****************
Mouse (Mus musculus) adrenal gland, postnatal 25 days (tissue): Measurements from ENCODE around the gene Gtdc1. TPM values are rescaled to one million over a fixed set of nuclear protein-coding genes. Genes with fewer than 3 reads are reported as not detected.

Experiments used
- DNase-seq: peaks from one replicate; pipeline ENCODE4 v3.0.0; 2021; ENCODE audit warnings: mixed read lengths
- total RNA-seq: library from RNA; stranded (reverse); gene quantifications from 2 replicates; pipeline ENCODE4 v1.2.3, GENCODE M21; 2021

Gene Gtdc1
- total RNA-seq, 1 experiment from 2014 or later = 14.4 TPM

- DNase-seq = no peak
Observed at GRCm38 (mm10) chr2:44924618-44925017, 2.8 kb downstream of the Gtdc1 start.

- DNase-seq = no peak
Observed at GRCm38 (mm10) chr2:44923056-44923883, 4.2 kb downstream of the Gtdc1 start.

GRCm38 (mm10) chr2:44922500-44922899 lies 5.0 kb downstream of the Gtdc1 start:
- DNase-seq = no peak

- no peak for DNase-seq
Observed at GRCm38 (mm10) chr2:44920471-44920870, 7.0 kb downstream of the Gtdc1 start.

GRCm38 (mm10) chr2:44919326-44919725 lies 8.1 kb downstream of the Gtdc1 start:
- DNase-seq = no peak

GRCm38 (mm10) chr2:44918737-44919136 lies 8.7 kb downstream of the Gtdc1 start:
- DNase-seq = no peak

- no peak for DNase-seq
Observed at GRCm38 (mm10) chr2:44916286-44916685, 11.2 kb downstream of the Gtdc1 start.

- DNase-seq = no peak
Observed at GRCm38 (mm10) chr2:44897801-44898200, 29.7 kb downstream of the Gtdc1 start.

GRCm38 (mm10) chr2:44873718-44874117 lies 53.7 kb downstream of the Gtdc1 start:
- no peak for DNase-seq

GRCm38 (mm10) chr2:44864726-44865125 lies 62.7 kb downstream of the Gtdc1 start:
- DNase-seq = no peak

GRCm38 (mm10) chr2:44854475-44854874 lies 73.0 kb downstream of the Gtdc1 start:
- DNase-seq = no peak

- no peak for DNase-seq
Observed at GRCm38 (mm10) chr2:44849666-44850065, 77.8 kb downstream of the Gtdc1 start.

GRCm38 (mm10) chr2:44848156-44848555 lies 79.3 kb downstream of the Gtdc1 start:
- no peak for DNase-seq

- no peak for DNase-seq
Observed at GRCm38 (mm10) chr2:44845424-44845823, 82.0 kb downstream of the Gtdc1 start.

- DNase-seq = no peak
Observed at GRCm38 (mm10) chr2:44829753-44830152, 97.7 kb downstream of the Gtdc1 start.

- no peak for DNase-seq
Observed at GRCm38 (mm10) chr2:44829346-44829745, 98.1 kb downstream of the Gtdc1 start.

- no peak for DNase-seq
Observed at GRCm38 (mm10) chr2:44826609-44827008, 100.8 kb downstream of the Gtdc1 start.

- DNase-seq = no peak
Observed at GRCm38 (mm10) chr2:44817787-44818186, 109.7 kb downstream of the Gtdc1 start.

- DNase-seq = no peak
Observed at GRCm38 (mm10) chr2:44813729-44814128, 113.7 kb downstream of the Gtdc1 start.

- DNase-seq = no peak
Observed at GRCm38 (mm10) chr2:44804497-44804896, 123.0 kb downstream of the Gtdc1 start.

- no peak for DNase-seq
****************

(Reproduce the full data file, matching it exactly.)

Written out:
Mouse (Mus musculus) adrenal gland, postnatal 25 days (tissue): Measurements from ENCODE around the gene Gtdc1. TPM values are rescaled to one million over a fixed set of nuclear protein-coding genes. Genes with fewer than 3 reads are reported as not detected.

Experiments used
- DNase-seq: peaks from one replicate; pipeline ENCODE4 v3.0.0; 2021; ENCODE audit warnings: mixed read lengths
- total RNA-seq: library from RNA; stranded (reverse); gene quantifications from 2 replicates; pipeline ENCODE4 v1.2.3, GENCODE M21; 2021

Gene Gtdc1
- total RNA-seq, 1 experiment from 2014 or later = 14.4 TPM

- DNase-seq = no peak
Observed at GRCm38 (mm10) chr2:44924618-44925017, 2.8 kb downstream of the Gtdc1 start.

- DNase-seq = no peak
Observed at GRCm38 (mm10) chr2:44923056-44923883, 4.2 kb downstream of the Gtdc1 start.

GRCm38 (mm10) chr2:44922500-44922899 lies 5.0 kb downstream of the Gtdc1 start:
- DNase-seq = no peak

- no peak for DNase-seq
Observed at GRCm38 (mm10) chr2:44920471-44920870, 7.0 kb downstream of the Gtdc1 start.

GRCm38 (mm10) chr2:44919326-44919725 lies 8.1 kb downstream of the Gtdc1 start:
- DNase-seq = no peak

GRCm38 (mm10) chr2:44918737-44919136 lies 8.7 kb downstream of the Gtdc1 start:
- DNase-seq = no peak

- no peak for DNase-seq
Observed at GRCm38 (mm10) chr2:44916286-44916685, 11.2 kb downstream of the Gtdc1 start.

- DNase-seq = no peak
Observed at GRCm38 (mm10) chr2:44897801-44898200, 29.7 kb downstream of the Gtdc1 start.

GRCm38 (mm10) chr2:44873718-44874117 lies 53.7 kb downstream of the Gtdc1 start:
- no peak for DNase-seq

GRCm38 (mm10) chr2:44864726-44865125 lies 62.7 kb downstream of the Gtdc1 start:
- DNase-seq = no peak

GRCm38 (mm10) chr2:44854475-44854874 lies 73.0 kb downstream of the Gtdc1 start:
- DNase-seq = no peak

- no peak for DNase-seq
Observed at GRCm38 (mm10) chr2:44849666-44850065, 77.8 kb downstream of the Gtdc1 start.

GRCm38 (mm10) chr2:44848156-44848555 lies 79.3 kb downstream of the Gtdc1 start:
- no peak for DNase-seq

- no peak for DNase-seq
Observed at GRCm38 (mm10) chr2:44845424-44845823, 82.0 kb downstream of the Gtdc1 start.

- DNase-seq = no peak
Observed at GRCm38 (mm10) chr2:44829753-44830152, 97.7 kb downstream of the Gtdc1 start.

- no peak for DNase-seq
Observed at GRCm38 (mm10) chr2:44829346-44829745, 98.1 kb downstream of the Gtdc1 start.

- no peak for DNase-seq
Observed at GRCm38 (mm10) chr2:44826609-44827008, 100.8 kb downstream of the Gtdc1 start.

- DNase-seq = no peak
Observed at GRCm38 (mm10) chr2:44817787-44818186, 109.7 kb downstream of the Gtdc1 start.

- DNase-seq = no peak
Observed at GRCm38 (mm10) chr2:44813729-44814128, 113.7 kb downstream of the Gtdc1 start.

- DNase-seq = no peak
Observed at GRCm38 (mm10) chr2:44804497-44804896, 123.0 kb downstream of the Gtdc1 start.

- no peak for DNase-seq